Posted February 14, 2012 at 10:33 pm

      “It’s not uncommon to see requirement changes” – So unbelievably true.

      I’ve seen a lot of teams charge ahead under the implied assumption that requirements are not going to change much. So they’ll do things like make really long manual tests instead of automated ones since “We’re only going to have to test it a few times, and the manual test will take less time than developing the automated test”. Naturally this is disastrous.

      I’m glad that at least some people are planning ahead a little.

  3. Posted February 15, 2012 at 6:06 am

    Requirements are really really hard to get right

    “The flex-sensor shall be read at least once every 100 milliseconds” – what happens if it is *not* read ?

    • Job Vranish
      Posted February 15, 2012 at 11:20 am

      I think you could just say that the device fails to meet the requirements.

      Though, the more that I think about it, I think that #1 is adequately covered by #3. I should get rid of it.

      • Posted February 15, 2012 at 3:19 pm

        What happens on system failures?, how are they captured and what kind of mechanisms do they trigger?, most embedded systems tend to work/fail silently as output is always limited, but system inspection, error reporting and status assessment should be considered when planning reqs as well, if not a set of reqs themselves.

        Phil’s question about your example is an excellent example on the dependency on how hard is the realtime requeriment, other tasks and what should be done when not met.

        It’s charming how a badly written requirement can ruin your life for weeks, when the task was assigned the wrong realtime priority

  4. Karl
    Posted February 17, 2012 at 10:07 am

    Great write-up! Question for you though; where in the process do you address the ‘why?’ of the requirement?
    “Lets write requirements for a contrived embedded device that blinks an LED at different rates depending on a reading from a flex sensor.”
    Great! We go through and create a couple versions of the requirement, show it to the client and they approve saying ‘Yes, exactly what I asked for!’, then we go off and build it, test it, and deliver it. Then the customer comes back and tells you that it doesn’t do what they want it to do. You finally ask ‘why?’, and they tell you that when they try to take a temperature reading with the device, the blinking speed doesn’t change. You then say ‘uh… flex sensors don’t measure temperature, they measure… flex…’.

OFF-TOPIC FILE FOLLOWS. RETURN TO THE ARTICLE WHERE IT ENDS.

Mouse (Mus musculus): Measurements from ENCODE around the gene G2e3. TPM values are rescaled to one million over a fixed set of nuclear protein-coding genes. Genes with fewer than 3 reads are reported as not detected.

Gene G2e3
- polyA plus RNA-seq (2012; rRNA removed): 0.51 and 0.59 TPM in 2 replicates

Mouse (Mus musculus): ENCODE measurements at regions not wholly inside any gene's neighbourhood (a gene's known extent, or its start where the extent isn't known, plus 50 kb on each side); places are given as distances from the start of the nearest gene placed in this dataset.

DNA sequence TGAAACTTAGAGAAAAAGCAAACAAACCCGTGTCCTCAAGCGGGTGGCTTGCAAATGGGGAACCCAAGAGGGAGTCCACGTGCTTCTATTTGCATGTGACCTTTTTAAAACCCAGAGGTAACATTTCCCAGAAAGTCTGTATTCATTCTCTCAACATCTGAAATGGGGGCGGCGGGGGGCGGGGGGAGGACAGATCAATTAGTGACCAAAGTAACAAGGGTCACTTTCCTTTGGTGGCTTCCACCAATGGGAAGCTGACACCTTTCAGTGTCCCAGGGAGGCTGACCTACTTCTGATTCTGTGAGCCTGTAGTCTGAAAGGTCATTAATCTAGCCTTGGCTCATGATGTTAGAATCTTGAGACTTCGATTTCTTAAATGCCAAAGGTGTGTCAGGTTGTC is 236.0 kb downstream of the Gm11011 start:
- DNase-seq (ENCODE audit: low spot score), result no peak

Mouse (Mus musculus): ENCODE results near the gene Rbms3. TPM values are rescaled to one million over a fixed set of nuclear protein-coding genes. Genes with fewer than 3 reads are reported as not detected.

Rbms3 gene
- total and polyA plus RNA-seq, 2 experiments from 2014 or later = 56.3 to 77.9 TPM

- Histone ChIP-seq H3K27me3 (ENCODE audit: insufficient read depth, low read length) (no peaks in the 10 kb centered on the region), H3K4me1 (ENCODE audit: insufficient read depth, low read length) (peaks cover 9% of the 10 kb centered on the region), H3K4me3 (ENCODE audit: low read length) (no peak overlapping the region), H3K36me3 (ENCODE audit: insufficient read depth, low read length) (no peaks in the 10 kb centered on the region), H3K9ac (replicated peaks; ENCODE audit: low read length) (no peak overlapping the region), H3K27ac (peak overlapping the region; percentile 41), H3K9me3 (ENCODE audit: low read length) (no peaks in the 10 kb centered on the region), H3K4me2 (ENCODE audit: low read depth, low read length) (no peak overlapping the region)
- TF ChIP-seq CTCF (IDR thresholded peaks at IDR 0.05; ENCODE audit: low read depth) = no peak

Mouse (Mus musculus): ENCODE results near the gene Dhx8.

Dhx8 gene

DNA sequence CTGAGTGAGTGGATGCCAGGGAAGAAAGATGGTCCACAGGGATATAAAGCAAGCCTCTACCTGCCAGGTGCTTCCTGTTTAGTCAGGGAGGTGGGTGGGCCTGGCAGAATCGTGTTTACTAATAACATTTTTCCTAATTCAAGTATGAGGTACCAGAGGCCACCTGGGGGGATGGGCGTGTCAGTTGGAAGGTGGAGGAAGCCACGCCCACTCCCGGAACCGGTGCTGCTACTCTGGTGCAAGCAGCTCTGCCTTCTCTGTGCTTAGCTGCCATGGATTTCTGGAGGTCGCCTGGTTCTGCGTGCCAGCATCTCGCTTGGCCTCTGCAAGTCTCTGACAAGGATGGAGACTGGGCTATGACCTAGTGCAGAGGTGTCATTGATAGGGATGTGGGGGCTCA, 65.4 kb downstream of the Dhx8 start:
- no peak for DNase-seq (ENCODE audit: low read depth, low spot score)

I bring this up only because I’ve been burned a few times by not asking ‘why’ and ultimately not understanding the true intentions of the request. Then delivering exactly what was asked for, but nothing of what was wanted. By asking ‘why?’, you can also then suggest alternatives if you know of something better than what was asked for. Though be careful who you press with ‘why?’, as some can take it as a challenge rather than a request for understanding. I think having an answer to ‘why?’ for each of your requirements is vital, and informs all subsequent tasks.

    • Job Vranish
      Posted February 17, 2012 at 11:08 am

      Yes, this a very important point. I tried to keep my post down to a reasonable size and so only focused on the writing of the requirement itself, but I originally had a whole section on this. Understanding the end users needs wants is critical. And the value of getting early mockups/prototypes to the end user still huge even in the embedded world. This can be very hard though because the end user is often not the customer. I’ve found that a lot of companies play a sad game of telephone with the requirements.
      Common pattern:
      User communicates desire with company X
      company X hires company Y make something
      Y builds what X wanted
      X gives thing to user
      user doesn’t like feature A says it should be more like B
      X gets mad at Y, tells them feature A must be like C
      months later Y finishes making A like C
      X gives to user
      user doesn’t like feature A says it should be more like B
      repeat until someone runs out of money….

      Closing this feedback loop and taking the time early on to truly understand the end users needs is probably the easiest and cheapest way to add value to product.

  5. Posted February 17, 2012 at 1:25 pm

    Requirements is a new area for me, but it is a fascinating topic. Great article.